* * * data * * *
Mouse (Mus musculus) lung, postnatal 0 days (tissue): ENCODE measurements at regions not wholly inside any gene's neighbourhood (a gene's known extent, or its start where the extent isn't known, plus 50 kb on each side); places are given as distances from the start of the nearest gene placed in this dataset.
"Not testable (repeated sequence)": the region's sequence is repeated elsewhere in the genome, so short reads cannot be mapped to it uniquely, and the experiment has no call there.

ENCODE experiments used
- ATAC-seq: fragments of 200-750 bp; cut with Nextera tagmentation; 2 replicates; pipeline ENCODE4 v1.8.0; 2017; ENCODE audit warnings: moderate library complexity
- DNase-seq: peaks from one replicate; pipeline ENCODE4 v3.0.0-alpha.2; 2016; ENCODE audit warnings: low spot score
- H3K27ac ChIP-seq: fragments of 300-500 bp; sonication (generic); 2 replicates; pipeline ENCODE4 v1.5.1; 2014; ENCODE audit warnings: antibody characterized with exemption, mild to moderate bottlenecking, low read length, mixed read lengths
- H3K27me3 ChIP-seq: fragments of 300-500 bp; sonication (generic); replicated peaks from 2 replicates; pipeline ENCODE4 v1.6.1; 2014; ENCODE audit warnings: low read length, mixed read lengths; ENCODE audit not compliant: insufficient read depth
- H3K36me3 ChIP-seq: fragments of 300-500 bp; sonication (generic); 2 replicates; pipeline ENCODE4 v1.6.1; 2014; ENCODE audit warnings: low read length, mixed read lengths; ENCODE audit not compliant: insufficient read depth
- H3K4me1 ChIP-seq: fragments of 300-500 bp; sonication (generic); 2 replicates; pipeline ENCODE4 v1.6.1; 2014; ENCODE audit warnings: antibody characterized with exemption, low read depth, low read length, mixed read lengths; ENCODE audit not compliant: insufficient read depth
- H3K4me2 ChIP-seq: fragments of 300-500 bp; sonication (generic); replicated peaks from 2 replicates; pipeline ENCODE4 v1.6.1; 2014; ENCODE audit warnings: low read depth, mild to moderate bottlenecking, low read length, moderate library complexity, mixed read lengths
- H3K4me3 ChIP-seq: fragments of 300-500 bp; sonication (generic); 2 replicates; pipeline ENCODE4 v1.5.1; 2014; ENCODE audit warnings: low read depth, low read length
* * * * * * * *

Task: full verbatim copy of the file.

Mouse (Mus musculus) lung, postnatal 0 days (tissue): ENCODE measurements at regions not wholly inside any gene's neighbourhood (a gene's known extent, or its start where the extent isn't known, plus 50 kb on each side); places are given as distances from the start of the nearest gene placed in this dataset.
"Not testable (repeated sequence)": the region's sequence is repeated elsewhere in the genome, so short reads cannot be mapped to it uniquely, and the experiment has no call there.

ENCODE experiments used
- ATAC-seq: fragments of 200-750 bp; cut with Nextera tagmentation; 2 replicates; pipeline ENCODE4 v1.8.0; 2017; ENCODE audit warnings: moderate library complexity
- DNase-seq: peaks from one replicate; pipeline ENCODE4 v3.0.0-alpha.2; 2016; ENCODE audit warnings: low spot score
- H3K27ac ChIP-seq: fragments of 300-500 bp; sonication (generic); 2 replicates; pipeline ENCODE4 v1.5.1; 2014; ENCODE audit warnings: antibody characterized with exemption, mild to moderate bottlenecking, low read length, mixed read lengths
- H3K27me3 ChIP-seq: fragments of 300-500 bp; sonication (generic); replicated peaks from 2 replicates; pipeline ENCODE4 v1.6.1; 2014; ENCODE audit warnings: low read length, mixed read lengths; ENCODE audit not compliant: insufficient read depth
- H3K36me3 ChIP-seq: fragments of 300-500 bp; sonication (generic); 2 replicates; pipeline ENCODE4 v1.6.1; 2014; ENCODE audit warnings: low read length, mixed read lengths; ENCODE audit not compliant: insufficient read depth
- H3K4me1 ChIP-seq: fragments of 300-500 bp; sonication (generic); 2 replicates; pipeline ENCODE4 v1.6.1; 2014; ENCODE audit warnings: antibody characterized with exemption, low read depth, low read length, mixed read lengths; ENCODE audit not compliant: insufficient read depth
- H3K4me2 ChIP-seq: fragments of 300-500 bp; sonication (generic); replicated peaks from 2 replicates; pipeline ENCODE4 v1.6.1; 2014; ENCODE audit warnings: low read depth, mild to moderate bottlenecking, low read length, moderate library complexity, mixed read lengths
- H3K4me3 ChIP-seq: fragments of 300-500 bp; sonication (generic); 2 replicates; pipeline ENCODE4 v1.5.1; 2014; ENCODE audit warnings: low read depth, low read length